A term once used in mainland China for country health-aides who were neither barefoot nor doctors. Most were farmers who received minimal basic medical and paramedical training and worked in rural villages bringing largely preventive health care services to rural areas where urban-trained doctors would not settle.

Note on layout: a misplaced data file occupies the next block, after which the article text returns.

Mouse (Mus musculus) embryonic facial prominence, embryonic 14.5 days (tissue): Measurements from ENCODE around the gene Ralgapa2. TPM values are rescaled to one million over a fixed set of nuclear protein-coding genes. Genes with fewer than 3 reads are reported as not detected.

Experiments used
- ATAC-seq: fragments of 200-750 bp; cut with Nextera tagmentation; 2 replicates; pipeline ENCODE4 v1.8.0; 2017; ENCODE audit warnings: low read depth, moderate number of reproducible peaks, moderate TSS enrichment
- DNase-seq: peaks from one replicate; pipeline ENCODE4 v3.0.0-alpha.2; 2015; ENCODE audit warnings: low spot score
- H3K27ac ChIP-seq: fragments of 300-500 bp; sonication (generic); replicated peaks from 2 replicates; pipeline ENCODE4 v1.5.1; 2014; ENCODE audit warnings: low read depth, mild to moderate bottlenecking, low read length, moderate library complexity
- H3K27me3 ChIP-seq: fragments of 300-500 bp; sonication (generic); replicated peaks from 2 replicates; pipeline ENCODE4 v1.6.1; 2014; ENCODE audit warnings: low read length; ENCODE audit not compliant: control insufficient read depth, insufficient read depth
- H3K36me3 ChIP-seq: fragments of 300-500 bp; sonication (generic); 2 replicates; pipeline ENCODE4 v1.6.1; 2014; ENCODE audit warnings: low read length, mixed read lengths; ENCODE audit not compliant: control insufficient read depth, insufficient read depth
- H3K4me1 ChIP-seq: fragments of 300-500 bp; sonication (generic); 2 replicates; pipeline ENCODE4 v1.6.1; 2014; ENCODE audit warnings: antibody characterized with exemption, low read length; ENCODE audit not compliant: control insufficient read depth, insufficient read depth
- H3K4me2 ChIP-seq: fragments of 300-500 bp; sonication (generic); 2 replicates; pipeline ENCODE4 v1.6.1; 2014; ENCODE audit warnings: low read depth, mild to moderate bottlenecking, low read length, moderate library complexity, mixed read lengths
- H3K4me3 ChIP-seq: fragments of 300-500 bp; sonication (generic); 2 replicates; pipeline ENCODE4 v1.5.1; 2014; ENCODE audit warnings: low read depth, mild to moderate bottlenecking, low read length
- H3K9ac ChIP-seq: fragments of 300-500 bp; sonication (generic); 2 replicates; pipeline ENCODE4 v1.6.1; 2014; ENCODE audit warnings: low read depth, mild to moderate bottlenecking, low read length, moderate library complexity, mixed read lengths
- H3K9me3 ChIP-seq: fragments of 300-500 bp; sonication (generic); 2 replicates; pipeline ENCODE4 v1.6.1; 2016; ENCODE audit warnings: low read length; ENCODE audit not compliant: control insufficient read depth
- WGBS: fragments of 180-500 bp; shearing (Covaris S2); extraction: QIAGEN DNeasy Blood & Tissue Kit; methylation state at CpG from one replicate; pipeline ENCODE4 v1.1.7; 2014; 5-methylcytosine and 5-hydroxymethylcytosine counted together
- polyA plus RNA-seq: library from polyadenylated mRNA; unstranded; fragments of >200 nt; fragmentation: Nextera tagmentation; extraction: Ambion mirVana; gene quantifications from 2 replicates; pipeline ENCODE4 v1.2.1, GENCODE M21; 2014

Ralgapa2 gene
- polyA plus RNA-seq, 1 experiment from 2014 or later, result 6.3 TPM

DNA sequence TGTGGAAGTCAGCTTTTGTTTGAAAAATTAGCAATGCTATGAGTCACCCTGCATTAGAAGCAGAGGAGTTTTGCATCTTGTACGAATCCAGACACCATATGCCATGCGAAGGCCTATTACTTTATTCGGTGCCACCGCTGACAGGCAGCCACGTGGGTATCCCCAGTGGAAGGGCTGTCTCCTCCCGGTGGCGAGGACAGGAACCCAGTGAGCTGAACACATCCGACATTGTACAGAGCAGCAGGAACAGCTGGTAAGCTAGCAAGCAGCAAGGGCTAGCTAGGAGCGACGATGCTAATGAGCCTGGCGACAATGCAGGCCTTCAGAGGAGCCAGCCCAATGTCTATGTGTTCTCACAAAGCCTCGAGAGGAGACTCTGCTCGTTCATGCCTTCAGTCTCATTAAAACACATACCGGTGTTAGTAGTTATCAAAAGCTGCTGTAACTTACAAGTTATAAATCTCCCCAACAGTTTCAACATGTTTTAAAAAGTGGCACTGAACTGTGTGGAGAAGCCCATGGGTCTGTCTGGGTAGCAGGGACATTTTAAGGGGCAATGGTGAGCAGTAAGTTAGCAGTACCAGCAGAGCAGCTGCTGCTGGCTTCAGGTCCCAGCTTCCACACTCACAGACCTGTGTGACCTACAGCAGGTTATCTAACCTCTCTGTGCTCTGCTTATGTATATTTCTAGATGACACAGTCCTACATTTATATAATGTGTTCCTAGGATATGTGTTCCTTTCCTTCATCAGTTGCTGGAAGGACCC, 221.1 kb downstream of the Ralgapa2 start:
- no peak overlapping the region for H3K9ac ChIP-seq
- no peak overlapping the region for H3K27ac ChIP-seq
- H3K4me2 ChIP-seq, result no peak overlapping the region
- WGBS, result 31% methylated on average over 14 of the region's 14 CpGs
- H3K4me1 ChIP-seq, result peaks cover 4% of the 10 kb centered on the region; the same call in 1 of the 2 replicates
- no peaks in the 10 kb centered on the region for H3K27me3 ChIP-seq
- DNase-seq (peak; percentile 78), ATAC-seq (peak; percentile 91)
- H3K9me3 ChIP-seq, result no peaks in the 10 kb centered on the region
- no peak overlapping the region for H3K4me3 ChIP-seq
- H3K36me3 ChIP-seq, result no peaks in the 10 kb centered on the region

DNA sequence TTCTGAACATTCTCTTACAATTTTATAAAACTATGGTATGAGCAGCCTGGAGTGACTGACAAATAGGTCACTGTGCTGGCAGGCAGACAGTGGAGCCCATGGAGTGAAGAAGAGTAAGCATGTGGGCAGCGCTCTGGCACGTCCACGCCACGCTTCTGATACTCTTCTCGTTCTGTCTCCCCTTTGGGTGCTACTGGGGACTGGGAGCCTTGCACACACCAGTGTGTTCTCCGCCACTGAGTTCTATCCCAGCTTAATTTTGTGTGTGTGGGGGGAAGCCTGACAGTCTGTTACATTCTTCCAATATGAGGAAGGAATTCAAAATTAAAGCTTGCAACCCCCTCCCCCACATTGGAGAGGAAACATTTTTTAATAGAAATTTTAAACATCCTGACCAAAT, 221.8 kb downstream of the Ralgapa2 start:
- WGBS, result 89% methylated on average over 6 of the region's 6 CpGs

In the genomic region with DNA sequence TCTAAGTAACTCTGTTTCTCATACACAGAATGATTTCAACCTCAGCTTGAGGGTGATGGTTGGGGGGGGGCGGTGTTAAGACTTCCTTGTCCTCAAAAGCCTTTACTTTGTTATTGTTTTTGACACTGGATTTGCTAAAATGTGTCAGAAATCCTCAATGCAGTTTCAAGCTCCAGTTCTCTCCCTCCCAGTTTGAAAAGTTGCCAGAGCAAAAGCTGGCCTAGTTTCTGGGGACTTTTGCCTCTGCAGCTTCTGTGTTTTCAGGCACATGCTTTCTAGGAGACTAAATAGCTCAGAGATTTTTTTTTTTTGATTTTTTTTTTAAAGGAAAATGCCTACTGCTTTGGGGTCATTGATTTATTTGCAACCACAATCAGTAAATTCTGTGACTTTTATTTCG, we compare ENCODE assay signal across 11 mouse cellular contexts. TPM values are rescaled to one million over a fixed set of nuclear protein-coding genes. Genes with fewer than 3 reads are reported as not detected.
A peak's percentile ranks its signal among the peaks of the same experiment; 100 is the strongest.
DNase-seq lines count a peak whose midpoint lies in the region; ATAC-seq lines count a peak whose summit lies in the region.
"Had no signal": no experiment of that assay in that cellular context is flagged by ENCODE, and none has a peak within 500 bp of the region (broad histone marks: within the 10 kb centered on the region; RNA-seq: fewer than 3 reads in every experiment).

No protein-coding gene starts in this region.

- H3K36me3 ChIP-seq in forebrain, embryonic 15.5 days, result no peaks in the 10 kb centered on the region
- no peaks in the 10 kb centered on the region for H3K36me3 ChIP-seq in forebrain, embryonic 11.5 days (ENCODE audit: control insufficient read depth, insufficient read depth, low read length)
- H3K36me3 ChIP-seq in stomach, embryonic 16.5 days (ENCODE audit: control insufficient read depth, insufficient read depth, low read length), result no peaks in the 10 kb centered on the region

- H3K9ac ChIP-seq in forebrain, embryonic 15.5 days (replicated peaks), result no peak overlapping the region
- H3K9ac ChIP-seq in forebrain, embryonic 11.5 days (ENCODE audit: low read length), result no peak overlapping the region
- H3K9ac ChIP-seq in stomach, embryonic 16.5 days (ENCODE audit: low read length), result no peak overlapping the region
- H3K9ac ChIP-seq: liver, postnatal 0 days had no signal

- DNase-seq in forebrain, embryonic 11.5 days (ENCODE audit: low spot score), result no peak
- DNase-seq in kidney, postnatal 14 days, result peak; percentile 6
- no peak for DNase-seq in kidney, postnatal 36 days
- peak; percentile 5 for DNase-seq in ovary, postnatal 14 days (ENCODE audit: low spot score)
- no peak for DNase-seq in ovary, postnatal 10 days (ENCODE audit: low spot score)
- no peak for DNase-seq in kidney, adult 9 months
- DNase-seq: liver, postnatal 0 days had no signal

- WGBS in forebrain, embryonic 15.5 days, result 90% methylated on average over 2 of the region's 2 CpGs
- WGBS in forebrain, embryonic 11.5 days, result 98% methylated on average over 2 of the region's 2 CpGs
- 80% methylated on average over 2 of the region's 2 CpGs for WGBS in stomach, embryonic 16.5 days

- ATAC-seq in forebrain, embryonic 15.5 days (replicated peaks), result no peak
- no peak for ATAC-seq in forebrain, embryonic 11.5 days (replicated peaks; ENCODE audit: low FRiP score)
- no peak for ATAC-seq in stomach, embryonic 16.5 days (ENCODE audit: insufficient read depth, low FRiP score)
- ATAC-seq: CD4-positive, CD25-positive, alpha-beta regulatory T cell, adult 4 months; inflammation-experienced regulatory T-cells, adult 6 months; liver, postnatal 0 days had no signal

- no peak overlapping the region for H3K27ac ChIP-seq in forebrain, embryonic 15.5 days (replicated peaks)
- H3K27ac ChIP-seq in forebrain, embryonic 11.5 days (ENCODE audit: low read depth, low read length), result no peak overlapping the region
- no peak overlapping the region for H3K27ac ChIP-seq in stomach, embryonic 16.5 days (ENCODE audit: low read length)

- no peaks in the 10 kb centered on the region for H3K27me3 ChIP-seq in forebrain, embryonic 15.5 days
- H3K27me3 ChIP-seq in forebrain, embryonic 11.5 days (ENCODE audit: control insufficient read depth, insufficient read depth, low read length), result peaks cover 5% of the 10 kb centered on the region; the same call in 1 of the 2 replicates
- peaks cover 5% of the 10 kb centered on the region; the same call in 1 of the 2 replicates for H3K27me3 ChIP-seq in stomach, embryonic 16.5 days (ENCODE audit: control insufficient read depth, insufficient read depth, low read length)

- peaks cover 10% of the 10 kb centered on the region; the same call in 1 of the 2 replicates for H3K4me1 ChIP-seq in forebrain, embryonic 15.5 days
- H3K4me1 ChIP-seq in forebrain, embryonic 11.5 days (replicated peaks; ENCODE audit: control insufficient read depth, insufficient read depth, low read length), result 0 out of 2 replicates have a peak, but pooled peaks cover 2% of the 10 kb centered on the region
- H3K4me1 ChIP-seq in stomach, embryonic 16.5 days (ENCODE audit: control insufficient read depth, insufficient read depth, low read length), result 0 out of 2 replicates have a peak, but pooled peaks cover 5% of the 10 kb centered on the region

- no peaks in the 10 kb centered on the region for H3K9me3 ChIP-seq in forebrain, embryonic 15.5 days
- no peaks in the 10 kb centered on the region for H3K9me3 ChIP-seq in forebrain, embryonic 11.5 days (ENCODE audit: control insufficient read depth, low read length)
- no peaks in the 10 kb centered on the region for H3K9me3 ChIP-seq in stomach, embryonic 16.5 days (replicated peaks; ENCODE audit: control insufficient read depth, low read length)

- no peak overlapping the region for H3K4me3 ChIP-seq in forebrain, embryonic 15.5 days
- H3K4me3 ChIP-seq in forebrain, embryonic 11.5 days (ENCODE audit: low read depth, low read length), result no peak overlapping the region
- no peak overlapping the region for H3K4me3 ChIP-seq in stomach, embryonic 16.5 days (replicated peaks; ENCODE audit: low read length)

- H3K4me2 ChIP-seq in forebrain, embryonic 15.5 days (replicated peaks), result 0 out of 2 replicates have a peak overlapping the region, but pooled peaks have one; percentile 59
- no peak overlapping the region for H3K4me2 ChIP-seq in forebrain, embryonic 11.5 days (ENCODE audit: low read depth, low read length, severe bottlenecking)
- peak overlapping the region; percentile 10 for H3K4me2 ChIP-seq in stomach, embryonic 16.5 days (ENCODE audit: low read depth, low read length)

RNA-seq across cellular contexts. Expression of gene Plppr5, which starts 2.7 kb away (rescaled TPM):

The barefoot doctor system was abolished in 1981 with the end of the commune system of agricultural cooperatives and a shift towards privatisation. The barefoot doctors were given the option to take an exam, if they passed they became village doctors, if not they became health aides. The new doctors began charging for their services, and because of the economic incentives, began shifting their focus to treatment of chronic conditions rather than preventative care.